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I have absolutely no experience with the Equalizer. I have about twenty years of Dual Cam, Reese standard equalizer, and bare-ball towing experiences. FWIW, the Dual Cam's sway control is also friction-based; but in a much different way than a ball-mount friction bar.

I will probably always use a Dual Cam just because I'm used to the setup, and I know how to fine-tune one easily just because I've used them so long and on so many trailers. The one feature I think that makes the Reese Dual Cam superior is that not only does it resist sway, but it is self-centering and causes the trailer to return to a straight position because of the cam saddles.

I have never had any difficulty hitching up the Reese, even under bad angle conditions. The key is having the tongue raised high enough not to have stress on the bars when they're installed, and they'll go on without effort pretty much regardless of hitch angle.

Minnie's Mate; regarding hitch type and heavier trailers... I think that the weight of the trailer itself isn't as important in hitch selection as the trailer weight to tow vehicle weight ratio and (yes, myoung) the tow vehicle's wheelbase. When bad things happen when you're towing, they happen fast. They happen faster and in a less controllable fashion the lighter the tow vehicle and the shorter it's wheelbase in relation to the towed load. So, the larger the towed load in relation to the tow vehicle, the more important it is to have control at the hitch.

In much the same vein as motorcyclists who claim that there are two kinds of riders: those who have crashed, and those who haven't crashed yet, there are similar groups in trailer towing. There are those who have had sway episodes and those who haven't... yet. And there are a few of us who have had more than one severe sway episode over the years from various causes with various towing setups. For folks looking to set their rigs up for optimum control, it's always wise to listen to folks who have had problems and how they fixed them. Folks who haven't yet experienced a severe sway episode are fortunate... but not immune.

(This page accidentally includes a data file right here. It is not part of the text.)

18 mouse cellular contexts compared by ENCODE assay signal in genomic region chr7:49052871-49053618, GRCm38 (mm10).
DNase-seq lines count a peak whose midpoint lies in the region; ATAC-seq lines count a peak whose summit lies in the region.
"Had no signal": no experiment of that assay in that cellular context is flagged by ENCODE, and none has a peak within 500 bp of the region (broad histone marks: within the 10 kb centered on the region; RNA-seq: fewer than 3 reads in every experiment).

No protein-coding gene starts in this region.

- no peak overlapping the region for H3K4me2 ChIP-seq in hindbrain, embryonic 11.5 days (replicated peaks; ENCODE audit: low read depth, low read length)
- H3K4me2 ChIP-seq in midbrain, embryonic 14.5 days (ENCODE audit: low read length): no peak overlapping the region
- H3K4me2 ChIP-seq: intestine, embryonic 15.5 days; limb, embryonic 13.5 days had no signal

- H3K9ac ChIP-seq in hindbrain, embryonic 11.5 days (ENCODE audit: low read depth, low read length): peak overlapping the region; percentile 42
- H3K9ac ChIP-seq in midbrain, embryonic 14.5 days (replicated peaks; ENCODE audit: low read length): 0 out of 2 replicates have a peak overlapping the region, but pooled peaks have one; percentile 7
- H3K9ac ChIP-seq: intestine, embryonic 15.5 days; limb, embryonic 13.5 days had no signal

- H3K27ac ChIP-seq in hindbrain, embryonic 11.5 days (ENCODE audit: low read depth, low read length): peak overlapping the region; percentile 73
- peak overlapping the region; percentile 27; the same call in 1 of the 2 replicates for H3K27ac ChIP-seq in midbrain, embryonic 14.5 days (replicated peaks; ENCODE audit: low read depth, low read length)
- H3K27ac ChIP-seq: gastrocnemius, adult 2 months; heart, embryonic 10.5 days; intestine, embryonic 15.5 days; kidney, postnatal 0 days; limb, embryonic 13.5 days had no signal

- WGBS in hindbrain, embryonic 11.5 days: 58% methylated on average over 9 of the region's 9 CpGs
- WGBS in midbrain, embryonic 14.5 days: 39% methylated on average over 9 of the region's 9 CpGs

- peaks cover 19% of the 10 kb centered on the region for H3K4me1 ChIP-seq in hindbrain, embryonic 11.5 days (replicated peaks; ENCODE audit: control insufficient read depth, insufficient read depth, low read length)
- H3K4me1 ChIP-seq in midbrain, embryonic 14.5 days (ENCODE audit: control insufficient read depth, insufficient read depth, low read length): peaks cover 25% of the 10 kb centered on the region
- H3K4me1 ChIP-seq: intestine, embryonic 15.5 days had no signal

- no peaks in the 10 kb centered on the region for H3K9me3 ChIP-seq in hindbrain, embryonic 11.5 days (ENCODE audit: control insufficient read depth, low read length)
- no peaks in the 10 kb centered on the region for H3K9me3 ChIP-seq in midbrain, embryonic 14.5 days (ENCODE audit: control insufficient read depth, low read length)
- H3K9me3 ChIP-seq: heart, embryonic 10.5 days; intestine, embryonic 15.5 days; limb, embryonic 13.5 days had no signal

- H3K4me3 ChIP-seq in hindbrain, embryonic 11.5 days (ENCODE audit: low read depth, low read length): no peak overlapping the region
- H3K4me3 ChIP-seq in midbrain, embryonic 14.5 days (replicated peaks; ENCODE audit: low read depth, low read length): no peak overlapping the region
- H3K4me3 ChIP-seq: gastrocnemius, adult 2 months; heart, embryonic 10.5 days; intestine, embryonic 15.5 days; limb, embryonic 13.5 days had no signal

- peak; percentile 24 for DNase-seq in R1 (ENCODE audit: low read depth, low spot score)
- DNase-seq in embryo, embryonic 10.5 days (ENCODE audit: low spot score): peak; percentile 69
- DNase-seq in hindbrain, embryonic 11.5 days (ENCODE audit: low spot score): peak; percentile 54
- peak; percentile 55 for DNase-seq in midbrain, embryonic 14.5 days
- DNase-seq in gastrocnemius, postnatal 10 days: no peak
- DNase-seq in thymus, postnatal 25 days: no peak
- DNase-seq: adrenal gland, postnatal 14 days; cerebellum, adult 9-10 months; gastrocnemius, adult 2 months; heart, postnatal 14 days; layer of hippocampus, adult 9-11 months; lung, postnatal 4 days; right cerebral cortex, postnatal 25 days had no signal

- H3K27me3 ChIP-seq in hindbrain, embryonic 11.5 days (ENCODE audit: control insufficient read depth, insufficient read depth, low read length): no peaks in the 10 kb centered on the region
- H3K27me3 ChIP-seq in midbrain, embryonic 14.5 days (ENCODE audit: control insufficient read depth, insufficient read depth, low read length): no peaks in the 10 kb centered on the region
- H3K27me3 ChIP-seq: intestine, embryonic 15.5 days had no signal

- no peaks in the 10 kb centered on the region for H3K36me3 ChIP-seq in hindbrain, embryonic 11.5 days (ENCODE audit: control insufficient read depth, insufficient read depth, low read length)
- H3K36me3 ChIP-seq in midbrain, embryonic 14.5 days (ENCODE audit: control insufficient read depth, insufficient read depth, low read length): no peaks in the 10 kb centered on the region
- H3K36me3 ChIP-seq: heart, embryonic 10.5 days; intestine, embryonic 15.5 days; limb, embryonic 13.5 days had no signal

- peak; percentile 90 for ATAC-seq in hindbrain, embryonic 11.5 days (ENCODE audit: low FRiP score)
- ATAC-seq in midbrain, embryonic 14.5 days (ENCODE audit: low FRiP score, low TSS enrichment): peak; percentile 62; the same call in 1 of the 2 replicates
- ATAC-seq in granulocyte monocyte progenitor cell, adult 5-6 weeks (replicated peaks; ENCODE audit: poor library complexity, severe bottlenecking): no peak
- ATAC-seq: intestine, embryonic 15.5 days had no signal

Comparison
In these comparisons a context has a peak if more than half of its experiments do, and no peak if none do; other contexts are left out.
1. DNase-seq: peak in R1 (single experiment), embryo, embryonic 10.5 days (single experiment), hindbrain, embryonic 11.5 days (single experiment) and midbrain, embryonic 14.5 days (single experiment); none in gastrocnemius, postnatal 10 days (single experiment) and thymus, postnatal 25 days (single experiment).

Good hitches can mask the true causes of sway until those causes overcome the hitch dynamics and folks find themselves in real trouble. Factors that are equally important and seldom discussed in hitch, brake, and/or sway discussions are tire ratings, and proper pressures, and proper trailer loading all of which are as important if not more important to stable trailer towing than your hitch setup. You always want to make sure all of the factors that contribute to sway are dealt with before you hitch up.

If your trailer is loaded properly, you have an adequately sized tow vehicle, you have the proper rated tires for your load, all of the tires are properly aired up for the load, and if the tow vehicle and trailer are properly engineered and aligned, you more than likely would never need sway control. Altering any one of these is where sway control really helps. Altering two or more of these factors, and it becomes a necessity. Unfortunately few of us have scales at home to weigh for proper balance, and tires can go flat quickly while driving, so sway control is always necessary.

Roger
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Old 05-04-2006, 07:32 AM   #21
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Thanks Roger

Very well said! You get the 'Wordsmith Award' for the day!!
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Old 05-04-2006, 09:10 AM   #22
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well, maybe you guys have a different dual-cam than I do. seriously...mine is old. how old? I don't know, but perhaps they've improved them since this one was made. It seems to me that all that would have to be done to solve my problem is to make the stirrup an inch or so taller. thats all. and maybe they have, by now.

But take my word for it, when MY rig is cocked much more than 10 degrees, the inner springbar ain't coming out, and it "matters not" how high or low the jack is set. In such a configuration, when the inside bar slides up off the cam, and moves back toward the trailer several inches, the stirrup is simply not tall enough to fold over the end of the spring bar.

as for "just pull forward a few feet"....I don't *have* a few feet. hence my beef.
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Old 05-04-2006, 09:35 AM   #23